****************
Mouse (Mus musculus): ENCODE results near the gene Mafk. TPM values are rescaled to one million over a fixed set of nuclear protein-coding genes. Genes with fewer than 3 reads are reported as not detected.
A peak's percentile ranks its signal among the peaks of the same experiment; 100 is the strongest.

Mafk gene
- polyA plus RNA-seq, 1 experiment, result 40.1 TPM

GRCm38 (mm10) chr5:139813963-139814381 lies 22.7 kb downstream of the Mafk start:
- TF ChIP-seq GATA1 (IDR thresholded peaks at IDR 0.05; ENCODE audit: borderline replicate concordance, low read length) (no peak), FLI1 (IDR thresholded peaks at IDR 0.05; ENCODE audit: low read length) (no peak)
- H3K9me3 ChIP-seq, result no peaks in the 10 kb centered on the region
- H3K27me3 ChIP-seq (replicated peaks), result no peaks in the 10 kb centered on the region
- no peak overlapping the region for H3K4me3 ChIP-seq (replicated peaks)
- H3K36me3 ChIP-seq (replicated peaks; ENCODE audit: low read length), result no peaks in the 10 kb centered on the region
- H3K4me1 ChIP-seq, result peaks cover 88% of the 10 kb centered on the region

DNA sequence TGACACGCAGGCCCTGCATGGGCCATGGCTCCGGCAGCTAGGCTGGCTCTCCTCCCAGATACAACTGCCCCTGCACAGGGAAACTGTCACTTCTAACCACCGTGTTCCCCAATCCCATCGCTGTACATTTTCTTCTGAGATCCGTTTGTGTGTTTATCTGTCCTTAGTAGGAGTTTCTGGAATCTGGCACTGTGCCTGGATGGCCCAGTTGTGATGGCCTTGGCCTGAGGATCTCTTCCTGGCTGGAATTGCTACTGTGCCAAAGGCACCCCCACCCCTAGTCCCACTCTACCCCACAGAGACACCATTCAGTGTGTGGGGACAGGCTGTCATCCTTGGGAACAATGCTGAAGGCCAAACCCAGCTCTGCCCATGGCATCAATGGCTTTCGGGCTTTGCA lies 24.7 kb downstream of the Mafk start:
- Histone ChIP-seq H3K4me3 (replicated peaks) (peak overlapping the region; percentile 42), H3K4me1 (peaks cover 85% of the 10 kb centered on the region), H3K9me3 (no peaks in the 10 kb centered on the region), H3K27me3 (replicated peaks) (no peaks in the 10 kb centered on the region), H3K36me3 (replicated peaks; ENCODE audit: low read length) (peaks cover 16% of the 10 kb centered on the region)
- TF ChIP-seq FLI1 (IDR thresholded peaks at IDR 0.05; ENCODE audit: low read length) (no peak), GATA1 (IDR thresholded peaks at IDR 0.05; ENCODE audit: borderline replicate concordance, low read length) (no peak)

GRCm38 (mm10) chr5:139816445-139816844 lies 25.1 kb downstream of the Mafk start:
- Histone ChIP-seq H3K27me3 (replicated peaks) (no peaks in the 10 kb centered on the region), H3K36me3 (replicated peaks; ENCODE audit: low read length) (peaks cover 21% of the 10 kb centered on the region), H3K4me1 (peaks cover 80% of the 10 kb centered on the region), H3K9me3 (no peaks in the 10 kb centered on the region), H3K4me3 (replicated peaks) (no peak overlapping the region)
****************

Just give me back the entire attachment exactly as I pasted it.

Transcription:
Mouse (Mus musculus): ENCODE results near the gene Mafk. TPM values are rescaled to one million over a fixed set of nuclear protein-coding genes. Genes with fewer than 3 reads are reported as not detected.
A peak's percentile ranks its signal among the peaks of the same experiment; 100 is the strongest.

Mafk gene
- polyA plus RNA-seq, 1 experiment, result 40.1 TPM

GRCm38 (mm10) chr5:139813963-139814381 lies 22.7 kb downstream of the Mafk start:
- TF ChIP-seq GATA1 (IDR thresholded peaks at IDR 0.05; ENCODE audit: borderline replicate concordance, low read length) (no peak), FLI1 (IDR thresholded peaks at IDR 0.05; ENCODE audit: low read length) (no peak)
- H3K9me3 ChIP-seq, result no peaks in the 10 kb centered on the region
- H3K27me3 ChIP-seq (replicated peaks), result no peaks in the 10 kb centered on the region
- no peak overlapping the region for H3K4me3 ChIP-seq (replicated peaks)
- H3K36me3 ChIP-seq (replicated peaks; ENCODE audit: low read length), result no peaks in the 10 kb centered on the region
- H3K4me1 ChIP-seq, result peaks cover 88% of the 10 kb centered on the region

DNA sequence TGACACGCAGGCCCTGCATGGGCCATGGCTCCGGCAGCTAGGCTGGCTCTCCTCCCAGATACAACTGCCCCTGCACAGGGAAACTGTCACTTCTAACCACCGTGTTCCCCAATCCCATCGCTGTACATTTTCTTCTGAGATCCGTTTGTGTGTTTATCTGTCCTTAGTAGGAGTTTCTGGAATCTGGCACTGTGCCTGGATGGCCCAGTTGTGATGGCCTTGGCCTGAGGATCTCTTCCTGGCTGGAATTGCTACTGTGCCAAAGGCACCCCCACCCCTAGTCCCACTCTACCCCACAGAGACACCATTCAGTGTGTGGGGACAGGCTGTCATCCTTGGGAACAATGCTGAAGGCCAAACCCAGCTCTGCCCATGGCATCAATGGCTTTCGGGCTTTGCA lies 24.7 kb downstream of the Mafk start:
- Histone ChIP-seq H3K4me3 (replicated peaks) (peak overlapping the region; percentile 42), H3K4me1 (peaks cover 85% of the 10 kb centered on the region), H3K9me3 (no peaks in the 10 kb centered on the region), H3K27me3 (replicated peaks) (no peaks in the 10 kb centered on the region), H3K36me3 (replicated peaks; ENCODE audit: low read length) (peaks cover 16% of the 10 kb centered on the region)
- TF ChIP-seq FLI1 (IDR thresholded peaks at IDR 0.05; ENCODE audit: low read length) (no peak), GATA1 (IDR thresholded peaks at IDR 0.05; ENCODE audit: borderline replicate concordance, low read length) (no peak)

GRCm38 (mm10) chr5:139816445-139816844 lies 25.1 kb downstream of the Mafk start:
- Histone ChIP-seq H3K27me3 (replicated peaks) (no peaks in the 10 kb centered on the region), H3K36me3 (replicated peaks; ENCODE audit: low read length) (peaks cover 21% of the 10 kb centered on the region), H3K4me1 (peaks cover 80% of the 10 kb centered on the region), H3K9me3 (no peaks in the 10 kb centered on the region), H3K4me3 (replicated peaks) (no peak overlapping the region)